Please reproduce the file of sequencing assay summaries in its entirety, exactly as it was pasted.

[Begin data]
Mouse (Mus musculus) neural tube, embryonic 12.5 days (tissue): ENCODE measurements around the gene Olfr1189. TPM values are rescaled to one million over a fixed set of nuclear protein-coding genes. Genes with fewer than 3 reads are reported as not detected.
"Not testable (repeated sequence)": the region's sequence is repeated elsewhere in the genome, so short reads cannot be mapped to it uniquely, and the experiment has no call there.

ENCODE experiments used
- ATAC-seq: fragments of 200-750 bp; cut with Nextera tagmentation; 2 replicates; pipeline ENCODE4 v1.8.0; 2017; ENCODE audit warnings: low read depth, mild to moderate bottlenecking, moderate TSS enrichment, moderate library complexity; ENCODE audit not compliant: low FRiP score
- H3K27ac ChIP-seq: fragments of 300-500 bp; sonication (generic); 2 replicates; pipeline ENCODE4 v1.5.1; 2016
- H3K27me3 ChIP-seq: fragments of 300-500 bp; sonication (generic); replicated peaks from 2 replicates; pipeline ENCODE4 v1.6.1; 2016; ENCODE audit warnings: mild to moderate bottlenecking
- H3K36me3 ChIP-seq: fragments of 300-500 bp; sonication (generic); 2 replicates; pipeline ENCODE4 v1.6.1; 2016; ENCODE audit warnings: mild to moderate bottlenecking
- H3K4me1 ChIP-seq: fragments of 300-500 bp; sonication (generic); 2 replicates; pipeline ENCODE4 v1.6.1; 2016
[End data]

Mouse (Mus musculus) neural tube, embryonic 12.5 days (tissue): ENCODE measurements around the gene Olfr1189. TPM values are rescaled to one million over a fixed set of nuclear protein-coding genes. Genes with fewer than 3 reads are reported as not detected.
"Not testable (repeated sequence)": the region's sequence is repeated elsewhere in the genome, so short reads cannot be mapped to it uniquely, and the experiment has no call there.

ENCODE experiments used
- ATAC-seq: fragments of 200-750 bp; cut with Nextera tagmentation; 2 replicates; pipeline ENCODE4 v1.8.0; 2017; ENCODE audit warnings: low read depth, mild to moderate bottlenecking, moderate TSS enrichment, moderate library complexity; ENCODE audit not compliant: low FRiP score
- H3K27ac ChIP-seq: fragments of 300-500 bp; sonication (generic); 2 replicates; pipeline ENCODE4 v1.5.1; 2016
- H3K27me3 ChIP-seq: fragments of 300-500 bp; sonication (generic); replicated peaks from 2 replicates; pipeline ENCODE4 v1.6.1; 2016; ENCODE audit warnings: mild to moderate bottlenecking
- H3K36me3 ChIP-seq: fragments of 300-500 bp; sonication (generic); 2 replicates; pipeline ENCODE4 v1.6.1; 2016; ENCODE audit warnings: mild to moderate bottlenecking
- H3K4me1 ChIP-seq: fragments of 300-500 bp; sonication (generic); 2 replicates; pipeline ENCODE4 v1.6.1; 2016